Lerner himself insists that he has no intention of selling up and is happy to remain as a custodian of the club. Although he might have lost some goodwill with the appointments of Houllier and McLeish, he could be considered a model owner, particularly when compared to many others. It is true that he has been seen less at Villa Park this season, but that can be attributed to a change in personal circumstances (he is now a divorced father of four).

So what of the future?

Well, the directors “consider that following significant investments in new players and the club’s infrastructure the group has exciting growth prospects, both in existing and new markets.” Sounds great, but then again they have made exactly the same statement for the last five years.

"That's a Given"

Next year’s accounts will benefit from the sales of Young (£17 million) and Downing (£20 million), producing sales proceeds of £37 million, though the profit is only around £31 million, i.e. £12 million higher than last year’s £19 million. Young’s value in the books was fully amortised, so his fee is all profit, but Downing was half-way through his 4-year contract, so still had a value of £6 million in the accounts (£12 million cost less £6 million amortisation) producing £14 million profit.

Revenue will be boosted by the new sponsorship deals and money from staging Take That concerts at Villa Park, but it will be hurt by lower attendances and smaller TV money if Villa finish lower in the Premier League. The wage bill should be lower after some departures, as should player amortisation. All of these adds and drops might just net out, but there should be no repeat of the exceptional charges (£12 million), so we might estimate an improvement of around £30 million in profit next year. This would imply a loss of “only” £24 million, though this includes a hefty £31 million profit on player sales.

Despite the likelihood of continuing, albeit lower, losses for a while, CFO Robin Russell stated, “Our objectives are to compete strongly on the pitch and to achieve sustainability as well as compliance with UEFA's financial fair play requirements.” Although that might seem like pie in the sky, it should be noted that UEFA’s break-even calculation will allow certain expenses to be excluded, such as youth/community development, depreciation on fixed assets and interest incurred on infrastructure, which would probably amount to around £15 million in Villa’s case.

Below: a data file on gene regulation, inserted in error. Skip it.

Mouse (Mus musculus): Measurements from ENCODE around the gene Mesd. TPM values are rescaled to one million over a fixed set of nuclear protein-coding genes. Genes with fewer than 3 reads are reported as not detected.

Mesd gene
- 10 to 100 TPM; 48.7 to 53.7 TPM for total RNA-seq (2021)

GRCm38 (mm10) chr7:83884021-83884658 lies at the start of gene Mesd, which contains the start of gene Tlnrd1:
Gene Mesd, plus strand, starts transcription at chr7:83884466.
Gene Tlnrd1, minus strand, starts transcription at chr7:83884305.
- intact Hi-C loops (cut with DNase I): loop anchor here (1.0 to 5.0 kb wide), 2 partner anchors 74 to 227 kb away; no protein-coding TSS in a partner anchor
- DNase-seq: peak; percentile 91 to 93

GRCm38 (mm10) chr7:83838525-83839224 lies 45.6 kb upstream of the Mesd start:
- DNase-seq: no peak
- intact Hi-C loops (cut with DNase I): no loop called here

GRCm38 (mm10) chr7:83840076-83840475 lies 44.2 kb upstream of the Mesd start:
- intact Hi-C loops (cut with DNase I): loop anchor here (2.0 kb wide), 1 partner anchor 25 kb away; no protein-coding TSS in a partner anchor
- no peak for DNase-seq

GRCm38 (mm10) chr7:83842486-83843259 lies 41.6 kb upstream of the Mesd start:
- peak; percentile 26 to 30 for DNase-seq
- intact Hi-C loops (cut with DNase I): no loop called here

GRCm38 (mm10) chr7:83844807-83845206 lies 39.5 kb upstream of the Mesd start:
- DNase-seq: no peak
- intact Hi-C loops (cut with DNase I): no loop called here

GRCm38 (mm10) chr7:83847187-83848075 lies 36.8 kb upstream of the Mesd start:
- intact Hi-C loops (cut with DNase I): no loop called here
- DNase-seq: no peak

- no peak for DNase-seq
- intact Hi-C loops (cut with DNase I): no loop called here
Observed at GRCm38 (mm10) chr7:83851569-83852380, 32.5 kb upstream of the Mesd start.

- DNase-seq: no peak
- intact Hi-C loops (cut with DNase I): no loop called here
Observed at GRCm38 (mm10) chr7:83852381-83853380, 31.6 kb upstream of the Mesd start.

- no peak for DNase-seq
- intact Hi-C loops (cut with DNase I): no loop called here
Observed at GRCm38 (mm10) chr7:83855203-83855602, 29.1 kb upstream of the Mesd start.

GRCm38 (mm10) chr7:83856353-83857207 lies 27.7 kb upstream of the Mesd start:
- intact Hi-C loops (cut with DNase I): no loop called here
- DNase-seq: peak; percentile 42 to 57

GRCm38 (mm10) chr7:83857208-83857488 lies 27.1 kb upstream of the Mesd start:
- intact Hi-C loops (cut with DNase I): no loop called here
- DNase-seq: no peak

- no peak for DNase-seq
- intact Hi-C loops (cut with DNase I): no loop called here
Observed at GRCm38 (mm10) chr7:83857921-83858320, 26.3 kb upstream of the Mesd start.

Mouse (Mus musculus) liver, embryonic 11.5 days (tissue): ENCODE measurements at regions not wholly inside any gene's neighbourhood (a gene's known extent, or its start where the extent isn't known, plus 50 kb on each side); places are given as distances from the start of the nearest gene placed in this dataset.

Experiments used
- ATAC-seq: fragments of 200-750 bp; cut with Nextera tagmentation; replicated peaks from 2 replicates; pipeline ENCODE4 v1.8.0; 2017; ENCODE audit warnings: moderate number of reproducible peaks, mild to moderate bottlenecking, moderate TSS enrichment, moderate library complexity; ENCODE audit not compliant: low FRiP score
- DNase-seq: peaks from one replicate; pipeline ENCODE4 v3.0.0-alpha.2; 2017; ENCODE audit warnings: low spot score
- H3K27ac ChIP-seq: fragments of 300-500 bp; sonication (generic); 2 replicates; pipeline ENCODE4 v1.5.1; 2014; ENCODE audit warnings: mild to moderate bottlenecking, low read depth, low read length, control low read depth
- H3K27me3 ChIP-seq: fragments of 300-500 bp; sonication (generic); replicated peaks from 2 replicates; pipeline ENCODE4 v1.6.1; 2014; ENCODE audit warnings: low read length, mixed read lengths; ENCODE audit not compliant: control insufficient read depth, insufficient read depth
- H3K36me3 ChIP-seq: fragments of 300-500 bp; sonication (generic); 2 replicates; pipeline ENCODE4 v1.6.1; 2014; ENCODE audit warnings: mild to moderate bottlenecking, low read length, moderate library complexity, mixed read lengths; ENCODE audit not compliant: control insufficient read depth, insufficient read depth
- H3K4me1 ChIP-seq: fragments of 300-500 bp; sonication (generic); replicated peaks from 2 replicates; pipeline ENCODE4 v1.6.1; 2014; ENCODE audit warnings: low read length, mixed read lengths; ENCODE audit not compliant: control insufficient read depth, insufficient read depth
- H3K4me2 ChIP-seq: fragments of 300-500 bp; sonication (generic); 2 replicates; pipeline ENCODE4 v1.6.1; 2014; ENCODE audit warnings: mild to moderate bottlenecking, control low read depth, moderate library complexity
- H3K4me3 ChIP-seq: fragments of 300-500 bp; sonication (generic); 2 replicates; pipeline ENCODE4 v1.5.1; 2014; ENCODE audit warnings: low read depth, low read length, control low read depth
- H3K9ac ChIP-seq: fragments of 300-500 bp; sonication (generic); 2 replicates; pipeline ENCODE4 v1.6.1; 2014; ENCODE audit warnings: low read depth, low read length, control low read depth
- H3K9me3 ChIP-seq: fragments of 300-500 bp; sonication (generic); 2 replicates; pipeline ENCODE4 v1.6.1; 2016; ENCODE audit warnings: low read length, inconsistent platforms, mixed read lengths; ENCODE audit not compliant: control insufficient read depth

The first season that UEFA will start monitoring clubs’ financials is 2013/14, but this will take into account losses made in the two preceding years, namely 2011/12 and 2012/13. Wealthy owners like Lerner will be allowed to absorb aggregate losses (“acceptable deviations”) of €45 million (£38 million), initially over two years and then over a three-year monitoring period, as long as they are willing to cover the deficit by making equity contributions.

Even so, it will still be a tough challenge for Villa to comply with the new regulations, unless they continue to make money by selling players. Of course, this only becomes an issue if Villa qualify for European competitions.

One area that Villa could look to improve is their overseas scouting network, so that foreign players can be brought in on lower wages than some of the grizzled old war horses currently on the payroll.

However, the biggest hope for the future is Villa’s excellent academy, which has seen the emergence of a number of first team players such as Marc Albrighton, Barry Bannan and Ciaran Clark. This season Villa’s U-19 team reached the quarter-finals of the NextGen Series, a sort of junior Champions League, which showcased their potential, especially the exciting midfielder Gary Gardner.

"Gardner - the future boy"

For the time being, fans may have to revise their expectations downwards, accepting mid-table respectability, rather than challenging for the Champions League places. Too much ambition can be costly, as was seen at their neighbours Birmingham City, who are currently operating under a transfer embargo.

That said, Villa should be doing better with their resources, as can be seen by Tottenham’s emergence on a similar wage bill, though it is difficult to see how they could consistently bridge the gap with the leading clubs. As Lerner himself said, the club’s aim is “to be as competitive as possible given our size and resources.” That might not be the most inspirational war cry, but it is a welcome dose of realism after so many losses.